‘Small losses and sinking ships’

05 August 2015 - 12:25 pm


CRUDE MCX-Crucial Update

05 August 2015 - 12:17 pm


Now at 2961 level.

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A positive surprise from Russia, whose service sector grew at the fastest pace in 20 months in July, in contrast to a pinched performance by the manufacturing sector.

The Purchasing Managers’ Index covering services rose to 51.6 in July, above the 50 level that indicates expansion, and above last month’s reading as well as expectations. But job losses, which have been gathering pace for 25 consecutive months, remain a thorn in the side, while inflation is also rumbling manufacturers.

The composite reading, covering services and manufacturing together, stands at 50.9, with manufacturing still in contraction, as data group Markit – which puts together the well respected PMI surveys - revealed earlier this week.

Markit said of the services data today:

The Russian service sector returned to modest growth during July, with activity rising on the back of the strongest gain in new business for over a year-and-a-half. Still, excess capacity remained a problem, with companies again comfortably able to make inroads into their work outstanding despite cutting jobs for a seventeenth month in succession.

Paul Smith, a Markit economist, said:

The Russian service sector helped to drive some marginal growth of the economy at the start of the third quarter of 2015.

However, companies continue to sit on excess capacity following a difficult start to the year and this continues to lead to job losses. For this situation to be reversed, we need to see activity growth sustained over a prolonged period.

The full services report from Markit is here.

A slight fade at the close sees USDJPY unfazed

  • +93.70
  • open20490.15
  • high 20715.48
  • low 20469.87
  • USDJPY 124.40

It may be the great magic trick of the management consulting world: No matter how complex the situation and how iffy the outcomes may appear to be, just draw a two-by-two box for your client. Define what options to write on the x and y axes – and then the client can decide.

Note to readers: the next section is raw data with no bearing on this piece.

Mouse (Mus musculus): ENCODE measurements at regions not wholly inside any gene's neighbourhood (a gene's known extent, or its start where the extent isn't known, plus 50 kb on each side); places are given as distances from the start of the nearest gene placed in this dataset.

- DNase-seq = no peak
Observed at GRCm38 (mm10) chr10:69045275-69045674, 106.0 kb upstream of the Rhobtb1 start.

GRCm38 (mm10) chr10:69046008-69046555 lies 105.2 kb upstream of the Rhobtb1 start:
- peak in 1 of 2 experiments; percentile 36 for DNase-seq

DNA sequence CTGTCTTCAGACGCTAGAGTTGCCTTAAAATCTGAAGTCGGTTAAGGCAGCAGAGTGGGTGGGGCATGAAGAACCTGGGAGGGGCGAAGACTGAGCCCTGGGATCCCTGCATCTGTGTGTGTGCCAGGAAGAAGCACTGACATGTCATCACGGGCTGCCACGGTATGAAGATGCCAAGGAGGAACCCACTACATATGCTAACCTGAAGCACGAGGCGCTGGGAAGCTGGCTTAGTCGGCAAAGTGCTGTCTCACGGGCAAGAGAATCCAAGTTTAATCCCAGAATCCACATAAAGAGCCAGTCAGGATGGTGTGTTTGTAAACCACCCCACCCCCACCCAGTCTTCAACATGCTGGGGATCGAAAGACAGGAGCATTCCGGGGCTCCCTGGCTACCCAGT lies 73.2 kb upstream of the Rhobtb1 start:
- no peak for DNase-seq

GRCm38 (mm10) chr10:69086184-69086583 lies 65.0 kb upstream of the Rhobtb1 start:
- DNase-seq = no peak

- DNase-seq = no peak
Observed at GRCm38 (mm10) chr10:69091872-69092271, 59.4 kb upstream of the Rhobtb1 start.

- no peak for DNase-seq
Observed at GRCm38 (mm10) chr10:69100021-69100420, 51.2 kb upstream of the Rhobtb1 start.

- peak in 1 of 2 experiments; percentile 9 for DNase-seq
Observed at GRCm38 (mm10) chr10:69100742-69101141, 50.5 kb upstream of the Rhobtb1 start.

Of course, a good consultant will carefully pre-shape the answer options, so that the answer the client will arrive at is more or less given. Best of all, the magic trick works, whether it concerns a pure business situation or a matter of public policy.

The top option always ends up in the top right of that box, the worst in the lower left. In between, in the top left and bottom right corners, you have the choice between two middle options.

The problem with it all is that, neat as these boxes are, in the real world you will know which box you landed in only after landing in it. Even if you go well prepared with the help of trip advisor or other services you might end up in a place in the box where you didn’t want to end up.

The same holds true for German chancellor Angela Merkel. She clearly hoped not to end up in the lower left box when she embarked on the mission to save the euro. “The euro is our common fate, and Europe is our common future” might well be her biggest mistake in her 10-year reign of Germany – and some would say of Europe. >> Read More


Yesterday it was ADANI ENTERPRISE……………………………………………



If you agree with me that not a lot changes in the markets you won’t mind that I site an old study and will see the benefit of this little reminder of mine.

In 1974 Blair Stewart completes a study of 8,922 brokerage customer accounts.

The following mistakes are found:

1) Speculators showed a clear tendency to cut profits short, while letting their losses run.